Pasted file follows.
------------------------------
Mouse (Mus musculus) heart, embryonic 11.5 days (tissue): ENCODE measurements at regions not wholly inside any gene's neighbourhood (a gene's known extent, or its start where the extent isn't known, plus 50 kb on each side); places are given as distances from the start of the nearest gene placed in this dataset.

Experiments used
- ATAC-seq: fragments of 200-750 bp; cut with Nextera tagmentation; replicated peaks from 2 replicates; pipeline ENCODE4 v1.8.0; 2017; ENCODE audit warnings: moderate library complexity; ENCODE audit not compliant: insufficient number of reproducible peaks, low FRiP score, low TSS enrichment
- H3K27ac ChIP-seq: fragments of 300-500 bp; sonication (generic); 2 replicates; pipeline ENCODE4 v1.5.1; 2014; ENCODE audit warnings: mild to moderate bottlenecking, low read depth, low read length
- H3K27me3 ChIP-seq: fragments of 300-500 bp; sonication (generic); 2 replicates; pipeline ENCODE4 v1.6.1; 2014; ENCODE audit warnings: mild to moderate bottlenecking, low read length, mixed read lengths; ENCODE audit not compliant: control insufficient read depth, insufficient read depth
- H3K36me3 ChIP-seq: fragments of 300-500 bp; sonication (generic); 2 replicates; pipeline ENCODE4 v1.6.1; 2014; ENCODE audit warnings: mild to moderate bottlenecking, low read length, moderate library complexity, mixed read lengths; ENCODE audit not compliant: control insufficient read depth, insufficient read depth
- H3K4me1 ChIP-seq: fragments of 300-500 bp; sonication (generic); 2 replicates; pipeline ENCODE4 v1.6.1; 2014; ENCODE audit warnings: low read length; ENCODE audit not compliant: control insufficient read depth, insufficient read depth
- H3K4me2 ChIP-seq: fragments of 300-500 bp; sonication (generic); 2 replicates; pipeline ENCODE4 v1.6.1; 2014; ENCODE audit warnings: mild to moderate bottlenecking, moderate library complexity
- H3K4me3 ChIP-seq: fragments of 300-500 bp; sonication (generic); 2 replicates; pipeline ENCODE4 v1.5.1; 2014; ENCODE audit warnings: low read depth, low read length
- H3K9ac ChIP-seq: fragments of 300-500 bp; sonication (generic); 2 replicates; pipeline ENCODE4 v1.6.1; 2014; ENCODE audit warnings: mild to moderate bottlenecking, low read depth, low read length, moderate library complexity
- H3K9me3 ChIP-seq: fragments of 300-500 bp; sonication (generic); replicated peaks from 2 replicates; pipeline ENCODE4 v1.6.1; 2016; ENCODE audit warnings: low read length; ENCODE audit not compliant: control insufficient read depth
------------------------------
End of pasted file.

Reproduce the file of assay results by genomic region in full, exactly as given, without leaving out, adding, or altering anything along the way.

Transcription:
Mouse (Mus musculus) heart, embryonic 11.5 days (tissue): ENCODE measurements at regions not wholly inside any gene's neighbourhood (a gene's known extent, or its start where the extent isn't known, plus 50 kb on each side); places are given as distances from the start of the nearest gene placed in this dataset.

Experiments used
- ATAC-seq: fragments of 200-750 bp; cut with Nextera tagmentation; replicated peaks from 2 replicates; pipeline ENCODE4 v1.8.0; 2017; ENCODE audit warnings: moderate library complexity; ENCODE audit not compliant: insufficient number of reproducible peaks, low FRiP score, low TSS enrichment
- H3K27ac ChIP-seq: fragments of 300-500 bp; sonication (generic); 2 replicates; pipeline ENCODE4 v1.5.1; 2014; ENCODE audit warnings: mild to moderate bottlenecking, low read depth, low read length
- H3K27me3 ChIP-seq: fragments of 300-500 bp; sonication (generic); 2 replicates; pipeline ENCODE4 v1.6.1; 2014; ENCODE audit warnings: mild to moderate bottlenecking, low read length, mixed read lengths; ENCODE audit not compliant: control insufficient read depth, insufficient read depth
- H3K36me3 ChIP-seq: fragments of 300-500 bp; sonication (generic); 2 replicates; pipeline ENCODE4 v1.6.1; 2014; ENCODE audit warnings: mild to moderate bottlenecking, low read length, moderate library complexity, mixed read lengths; ENCODE audit not compliant: control insufficient read depth, insufficient read depth
- H3K4me1 ChIP-seq: fragments of 300-500 bp; sonication (generic); 2 replicates; pipeline ENCODE4 v1.6.1; 2014; ENCODE audit warnings: low read length; ENCODE audit not compliant: control insufficient read depth, insufficient read depth
- H3K4me2 ChIP-seq: fragments of 300-500 bp; sonication (generic); 2 replicates; pipeline ENCODE4 v1.6.1; 2014; ENCODE audit warnings: mild to moderate bottlenecking, moderate library complexity
- H3K4me3 ChIP-seq: fragments of 300-500 bp; sonication (generic); 2 replicates; pipeline ENCODE4 v1.5.1; 2014; ENCODE audit warnings: low read depth, low read length
- H3K9ac ChIP-seq: fragments of 300-500 bp; sonication (generic); 2 replicates; pipeline ENCODE4 v1.6.1; 2014; ENCODE audit warnings: mild to moderate bottlenecking, low read depth, low read length, moderate library complexity
- H3K9me3 ChIP-seq: fragments of 300-500 bp; sonication (generic); replicated peaks from 2 replicates; pipeline ENCODE4 v1.6.1; 2016; ENCODE audit warnings: low read length; ENCODE audit not compliant: control insufficient read depth